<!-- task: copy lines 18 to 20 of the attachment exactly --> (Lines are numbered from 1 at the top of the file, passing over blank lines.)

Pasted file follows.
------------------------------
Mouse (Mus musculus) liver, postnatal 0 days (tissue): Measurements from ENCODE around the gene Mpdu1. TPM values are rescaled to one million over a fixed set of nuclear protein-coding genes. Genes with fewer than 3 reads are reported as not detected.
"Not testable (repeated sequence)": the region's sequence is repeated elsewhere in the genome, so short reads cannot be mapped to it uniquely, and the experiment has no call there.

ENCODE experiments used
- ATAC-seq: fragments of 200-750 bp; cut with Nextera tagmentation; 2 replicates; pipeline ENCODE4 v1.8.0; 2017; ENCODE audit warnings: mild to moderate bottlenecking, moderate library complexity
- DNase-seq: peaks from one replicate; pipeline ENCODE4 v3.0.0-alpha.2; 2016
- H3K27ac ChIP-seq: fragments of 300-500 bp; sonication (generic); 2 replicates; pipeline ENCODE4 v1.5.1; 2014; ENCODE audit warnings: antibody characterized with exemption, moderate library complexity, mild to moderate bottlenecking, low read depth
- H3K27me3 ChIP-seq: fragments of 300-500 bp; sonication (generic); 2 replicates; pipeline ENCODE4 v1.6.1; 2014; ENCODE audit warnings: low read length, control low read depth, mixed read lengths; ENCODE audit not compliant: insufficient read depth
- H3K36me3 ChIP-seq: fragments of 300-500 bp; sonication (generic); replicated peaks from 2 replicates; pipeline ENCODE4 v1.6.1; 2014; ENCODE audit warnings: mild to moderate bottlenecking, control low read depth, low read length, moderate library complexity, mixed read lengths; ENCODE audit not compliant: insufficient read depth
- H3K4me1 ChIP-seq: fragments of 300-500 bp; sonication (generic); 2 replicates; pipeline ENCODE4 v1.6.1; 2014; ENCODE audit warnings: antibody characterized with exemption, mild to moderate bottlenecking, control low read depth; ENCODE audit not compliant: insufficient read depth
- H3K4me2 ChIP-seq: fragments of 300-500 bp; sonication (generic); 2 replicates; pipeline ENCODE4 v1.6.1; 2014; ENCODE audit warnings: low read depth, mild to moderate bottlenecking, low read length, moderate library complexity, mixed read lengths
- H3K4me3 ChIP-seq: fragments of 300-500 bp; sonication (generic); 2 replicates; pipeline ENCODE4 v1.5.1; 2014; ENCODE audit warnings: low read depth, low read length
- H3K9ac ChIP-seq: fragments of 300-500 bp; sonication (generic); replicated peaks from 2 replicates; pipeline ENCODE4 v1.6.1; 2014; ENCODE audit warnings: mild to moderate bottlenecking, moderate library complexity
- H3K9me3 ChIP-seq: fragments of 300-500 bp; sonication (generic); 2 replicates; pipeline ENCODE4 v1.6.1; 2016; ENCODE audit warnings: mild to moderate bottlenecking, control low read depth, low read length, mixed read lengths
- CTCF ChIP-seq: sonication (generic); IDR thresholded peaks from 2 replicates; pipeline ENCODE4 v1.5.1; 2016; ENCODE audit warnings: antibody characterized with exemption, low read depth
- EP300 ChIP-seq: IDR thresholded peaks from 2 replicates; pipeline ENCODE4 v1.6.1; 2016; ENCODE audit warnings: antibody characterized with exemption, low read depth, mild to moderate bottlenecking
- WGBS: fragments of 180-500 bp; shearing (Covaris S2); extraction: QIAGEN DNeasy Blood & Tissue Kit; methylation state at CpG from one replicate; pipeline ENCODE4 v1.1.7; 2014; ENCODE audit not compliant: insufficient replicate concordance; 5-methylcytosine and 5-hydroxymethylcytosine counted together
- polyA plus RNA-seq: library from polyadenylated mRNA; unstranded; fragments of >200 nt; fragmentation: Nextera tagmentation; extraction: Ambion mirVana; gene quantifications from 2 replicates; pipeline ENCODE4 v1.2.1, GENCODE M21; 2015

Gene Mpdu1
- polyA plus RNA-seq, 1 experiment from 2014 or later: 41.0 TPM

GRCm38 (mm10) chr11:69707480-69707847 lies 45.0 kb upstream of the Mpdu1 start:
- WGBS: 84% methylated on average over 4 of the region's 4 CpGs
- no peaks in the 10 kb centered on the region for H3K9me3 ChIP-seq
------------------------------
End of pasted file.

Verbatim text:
Gene Mpdu1
- polyA plus RNA-seq, 1 experiment from 2014 or later: 41.0 TPM

GRCm38 (mm10) chr11:69707480-69707847 lies 45.0 kb upstream of the Mpdu1 start: